Reports and regional assessments have named Iraq as one of most vulnerable countries in regard to the negative effects of global warming. For example, a recent World Bank report warned that Iraq would be hit particularly hard by climate change, which by extension would have a significant impact on both employment and the economy. One major reason for this is because at the moment, Iraq’s water supply is largely dependent on the quality and quantity of water received from the shared rivers with Turkey and Iran. Iranian water projects on the shared rivers have altered and rerouted tributaries running through the KRI era. As such, the Sirwan River has continuously reduced its flows into Iraq as it has received less and less water while simultaneously being impacted by the waste, plastic, and other pollutants that have been dumped into the waterbody during the construction process. This has in turn greatly reduced the water quantity of the Tigris River, which has in turn negatively affected water flows to other parts of Iraq.

Heavy Metals and Toxic Sediments in the Water
As of now, the Darbandikhan Dam is at risk of being polluted with chemicals, excess nutrients, abnormal levels of Total Organic Carbon (%TOC), and high levels of mercury (Hg) and lead (Pb) compound elements. This has been spurred by the construction of Iranian dams and tunnels, agricultural and industrial activities, and internal mismanagement in the form of municipal and hospital waste within the Tanjero River Basin. For the past 15 years, these factors have made the waters of the Darbandikhan Dam undrinkable, and, according to the Governorate of Halabja’s official letter to the KRG, made it impossible for the dam to facilitate hydroelectric power or irrigation in the future.

Contamination and Cancer
Darbandikhan Dam is the only source of water supply for the city of Darbandikhan, yet despite this, the water has been proven to be undrinkable without treatment. The heavy metals in the water accumulate directly in the biota and are then transferred into the food chain, causing long-term human health impacts. In fact, a 2018 study found a connection between serum heavy metals level and cancer incidence within Darbandikhan and Kalar City, indicating the severity of this crisis.

Protesting for Water
Including last year and for more than a month, residents of the Darbandikhan several other times have been protested publically and peacfully and spurred public officials into action, to quickly provide financial support to finishing uncompleted the Darbandikhan Water Treatment Project, that extremely essential, and resolve the drinking water issue by removing harmful chemical components from the water. Despite being 90% complete, it is still not complete after nearly 10 years of construction, and to date KRG officials had blamed budget cuts from Baghdad, declining oil prices, and the region’s financial crisis in the past. Yet, protesters believed that those are little more than excuses, and they called for the speedy completion of the project.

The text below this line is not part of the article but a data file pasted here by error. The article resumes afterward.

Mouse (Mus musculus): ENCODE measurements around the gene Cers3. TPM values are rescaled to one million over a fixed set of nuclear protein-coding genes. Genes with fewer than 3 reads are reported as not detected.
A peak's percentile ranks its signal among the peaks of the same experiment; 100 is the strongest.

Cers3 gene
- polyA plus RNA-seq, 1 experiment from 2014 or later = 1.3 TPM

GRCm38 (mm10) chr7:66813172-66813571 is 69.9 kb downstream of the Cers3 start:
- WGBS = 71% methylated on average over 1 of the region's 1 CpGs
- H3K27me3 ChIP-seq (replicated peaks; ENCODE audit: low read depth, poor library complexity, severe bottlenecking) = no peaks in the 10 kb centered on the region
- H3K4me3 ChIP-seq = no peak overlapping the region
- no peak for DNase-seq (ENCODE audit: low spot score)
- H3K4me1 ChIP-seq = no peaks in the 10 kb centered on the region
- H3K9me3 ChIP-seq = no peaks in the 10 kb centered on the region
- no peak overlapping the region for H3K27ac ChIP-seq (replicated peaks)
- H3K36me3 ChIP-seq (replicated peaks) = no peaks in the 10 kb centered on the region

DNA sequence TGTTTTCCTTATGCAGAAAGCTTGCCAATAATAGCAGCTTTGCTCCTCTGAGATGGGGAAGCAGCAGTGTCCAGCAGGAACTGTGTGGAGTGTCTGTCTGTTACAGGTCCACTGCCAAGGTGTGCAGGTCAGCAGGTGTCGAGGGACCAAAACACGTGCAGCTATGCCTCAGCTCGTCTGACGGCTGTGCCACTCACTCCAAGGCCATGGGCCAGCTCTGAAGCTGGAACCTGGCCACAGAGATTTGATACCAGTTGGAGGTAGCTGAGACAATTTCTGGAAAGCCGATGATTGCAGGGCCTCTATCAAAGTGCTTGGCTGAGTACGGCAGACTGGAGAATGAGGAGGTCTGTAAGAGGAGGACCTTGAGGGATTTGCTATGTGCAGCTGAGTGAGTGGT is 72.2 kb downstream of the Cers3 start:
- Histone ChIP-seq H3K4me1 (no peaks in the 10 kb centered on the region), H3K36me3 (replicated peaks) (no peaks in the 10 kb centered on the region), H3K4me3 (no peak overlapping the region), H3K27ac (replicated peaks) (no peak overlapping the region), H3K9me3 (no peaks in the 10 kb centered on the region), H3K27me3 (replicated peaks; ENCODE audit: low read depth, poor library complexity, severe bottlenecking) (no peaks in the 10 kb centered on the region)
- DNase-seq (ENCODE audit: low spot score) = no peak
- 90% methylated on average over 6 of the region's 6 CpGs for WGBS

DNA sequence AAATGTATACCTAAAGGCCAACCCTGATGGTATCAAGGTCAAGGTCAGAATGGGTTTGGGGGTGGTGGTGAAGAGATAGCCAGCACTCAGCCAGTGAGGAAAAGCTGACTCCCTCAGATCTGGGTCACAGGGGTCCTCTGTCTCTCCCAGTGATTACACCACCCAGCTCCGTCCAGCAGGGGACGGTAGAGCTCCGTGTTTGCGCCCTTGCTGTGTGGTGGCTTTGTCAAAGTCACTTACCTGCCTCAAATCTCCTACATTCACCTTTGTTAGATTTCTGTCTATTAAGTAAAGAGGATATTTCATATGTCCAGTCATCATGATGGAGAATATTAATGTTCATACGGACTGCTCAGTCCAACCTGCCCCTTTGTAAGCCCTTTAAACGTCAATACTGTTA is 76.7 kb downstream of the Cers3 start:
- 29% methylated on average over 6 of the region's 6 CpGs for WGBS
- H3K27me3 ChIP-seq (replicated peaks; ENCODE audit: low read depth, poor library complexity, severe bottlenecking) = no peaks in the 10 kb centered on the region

Baker H. Amin
Self motivated Human Rights Advocate with years of experience in writing, researching, and consulting on all human rights aspects related to climate challenges. Promoting human rights to a clean and safe environment; taking all possible steps to prevent pollution of natural systems and involving international cooperation to further sustainable development.

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Stories of Water and Change

In honor of World Water Day 2024, this online feature is dedicated to celebrating the profound connection between individuals and water, while shedding light on pressing global water issues. This diverse collection of personal narratives and photographs serves as a testament to the multifaceted relationships we share with this vital resource. As we immerse ourselves in these accounts, we are not only inspired by the depth of individual experiences but also reminded of the urgent need for collective action to safeguard our planet’s most precious resource.